SailNet Community

SailNet Community (http://www.sailnet.com/forums/)
-   Seamanship & Navigation (http://www.sailnet.com/forums/seamanship-navigation/)
-   -   Bow in or stern in at the dock? (http://www.sailnet.com/forums/seamanship-navigation/75702-bow-stern-dock.html)

Petar 06-28-2011 12:07 AM

Bow in or stern in at the dock?
 
I've been reading various posts on this form and have watched people in the marina mooring their boats various ways. In essence, majority of boats are tied "bow in" and lesser number "stern in". I owned a 31 and now 38 ft sailboat and always tie "bow in". I have not even tried tying "stern in". Firstly, every boat including sailboats are much more maouverable coming "bow in" to the slip. The bow of the boat is much stronger should you misjudge and hit or ride up the dock which has never happened to me so far. i do not want to even try to think about the damage I can sustain should I misjudge and ride up the dock with my stern and damage the rudder in the process. When we are leaving the dock we are usually fresh and rested and a bit more difficult manouver to come out sternway should not be that hard to execute. On the other hand, when we are returning back to the slip after a day or several days of sailing, cruising etc, we are definitely more exhausted and need more focus on how do we "park" the boat. Finally, I fail to see the benefit of tying the boat "stern in". Can someone try and clarify it for me, why would someone do that in the first place.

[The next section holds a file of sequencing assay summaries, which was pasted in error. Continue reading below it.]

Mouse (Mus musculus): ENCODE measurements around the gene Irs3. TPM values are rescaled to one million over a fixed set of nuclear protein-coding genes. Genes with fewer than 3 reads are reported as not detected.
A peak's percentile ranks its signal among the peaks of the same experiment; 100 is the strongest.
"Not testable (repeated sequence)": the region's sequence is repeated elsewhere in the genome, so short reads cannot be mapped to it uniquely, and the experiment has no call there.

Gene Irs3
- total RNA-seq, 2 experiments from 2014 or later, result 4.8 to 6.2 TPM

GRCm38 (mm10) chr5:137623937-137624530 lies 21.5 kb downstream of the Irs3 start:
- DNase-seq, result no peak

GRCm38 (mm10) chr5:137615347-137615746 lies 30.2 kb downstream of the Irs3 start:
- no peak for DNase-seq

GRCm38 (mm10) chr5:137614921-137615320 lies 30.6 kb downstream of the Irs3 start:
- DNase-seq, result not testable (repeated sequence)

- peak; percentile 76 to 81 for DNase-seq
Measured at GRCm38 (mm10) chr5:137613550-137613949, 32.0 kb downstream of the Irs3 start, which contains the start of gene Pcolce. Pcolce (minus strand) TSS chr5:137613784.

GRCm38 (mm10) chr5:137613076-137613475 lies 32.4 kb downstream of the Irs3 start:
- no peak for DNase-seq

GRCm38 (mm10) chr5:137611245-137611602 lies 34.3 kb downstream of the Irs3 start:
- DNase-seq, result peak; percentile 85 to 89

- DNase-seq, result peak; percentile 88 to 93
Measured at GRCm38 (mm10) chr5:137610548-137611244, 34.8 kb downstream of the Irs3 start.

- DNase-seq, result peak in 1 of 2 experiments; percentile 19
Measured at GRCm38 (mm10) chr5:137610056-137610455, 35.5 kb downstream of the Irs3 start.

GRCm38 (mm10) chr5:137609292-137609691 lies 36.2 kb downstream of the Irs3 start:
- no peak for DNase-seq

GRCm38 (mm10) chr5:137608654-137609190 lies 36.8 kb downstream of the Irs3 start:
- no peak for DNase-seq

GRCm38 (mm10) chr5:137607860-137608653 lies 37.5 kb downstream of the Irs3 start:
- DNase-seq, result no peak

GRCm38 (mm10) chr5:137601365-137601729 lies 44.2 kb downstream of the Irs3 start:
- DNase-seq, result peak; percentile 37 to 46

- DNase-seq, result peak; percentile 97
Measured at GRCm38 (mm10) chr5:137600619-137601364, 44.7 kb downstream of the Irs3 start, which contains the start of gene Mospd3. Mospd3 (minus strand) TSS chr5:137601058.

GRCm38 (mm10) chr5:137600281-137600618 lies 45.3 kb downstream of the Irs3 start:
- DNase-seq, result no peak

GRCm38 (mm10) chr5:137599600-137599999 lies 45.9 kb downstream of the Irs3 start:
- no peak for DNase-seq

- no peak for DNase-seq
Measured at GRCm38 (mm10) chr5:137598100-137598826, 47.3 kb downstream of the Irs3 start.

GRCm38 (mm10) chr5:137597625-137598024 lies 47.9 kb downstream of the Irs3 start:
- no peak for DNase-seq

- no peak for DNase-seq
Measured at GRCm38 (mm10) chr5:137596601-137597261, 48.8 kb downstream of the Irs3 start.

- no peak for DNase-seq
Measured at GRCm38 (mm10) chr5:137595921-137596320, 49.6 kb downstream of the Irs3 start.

:confused:

PBzeer 06-28-2011 12:18 AM

In part, it depends on your individual situation. Another factor can be ease of access or prevailing winds, tides or currents. Some would rather back in, than back out. Some like to be able to "watch" the dock, while others may prefer privacy. Mostly, it's just one's own preference.

blt2ski 06-28-2011 12:41 AM

I'd agree with PB re personal preference. I do generally speaking back in. Altho I have sailed in forwards a few weeks back. For me, backing in is somewhat easier than forward in/reverse out. As the back in works with the prop kick, back out, I am opposite of the prop kick! Also for what ever reason, I find loading backed in to be easier, or at least from the proverbial psych end of things it seems easier. backed in also faces the generally speaking south wind, altho in the summer a northwesterly is the more prevalent. That is usually a bit more on the side vs the higher winds out of the south in the winter on the nose/stern of the boat. backed in with the nose out is seems to make for a better ride in 40+ knot winds.

Going out when I solo is also easier to go out forward, backing in or forward in while solo, with practice, both have become a 6 and 1/2 dozen or another! Altho in HIGH winds ie 30+, backing out is easier solo, as the wind pushes me into the dock, vs a northerly, the bow moves to the east and into the boat next to me. Altho if I had a really long line from front to stern to pull in as I go out, this would help.......

So, take you pick as to which you want to do. If you have a walk thru stern, backing in may be better for loading etc. You then have side or stern access.

Really, its all personal, no right or wrong. Of course the person acros from me goes in bow first, but he is ALL wrong about the why and where for! LOL, now to see if mr dodenja catches my he is mooring incorrectly LOLOLOL